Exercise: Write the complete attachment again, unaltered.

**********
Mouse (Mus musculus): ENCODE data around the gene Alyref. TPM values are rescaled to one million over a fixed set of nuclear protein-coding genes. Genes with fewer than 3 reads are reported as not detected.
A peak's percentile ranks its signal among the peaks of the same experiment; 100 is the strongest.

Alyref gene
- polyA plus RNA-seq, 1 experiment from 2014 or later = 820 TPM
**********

Mouse (Mus musculus): ENCODE data around the gene Alyref. TPM values are rescaled to one million over a fixed set of nuclear protein-coding genes. Genes with fewer than 3 reads are reported as not detected.
A peak's percentile ranks its signal among the peaks of the same experiment; 100 is the strongest.

Alyref gene
- polyA plus RNA-seq, 1 experiment from 2014 or later = 820 TPM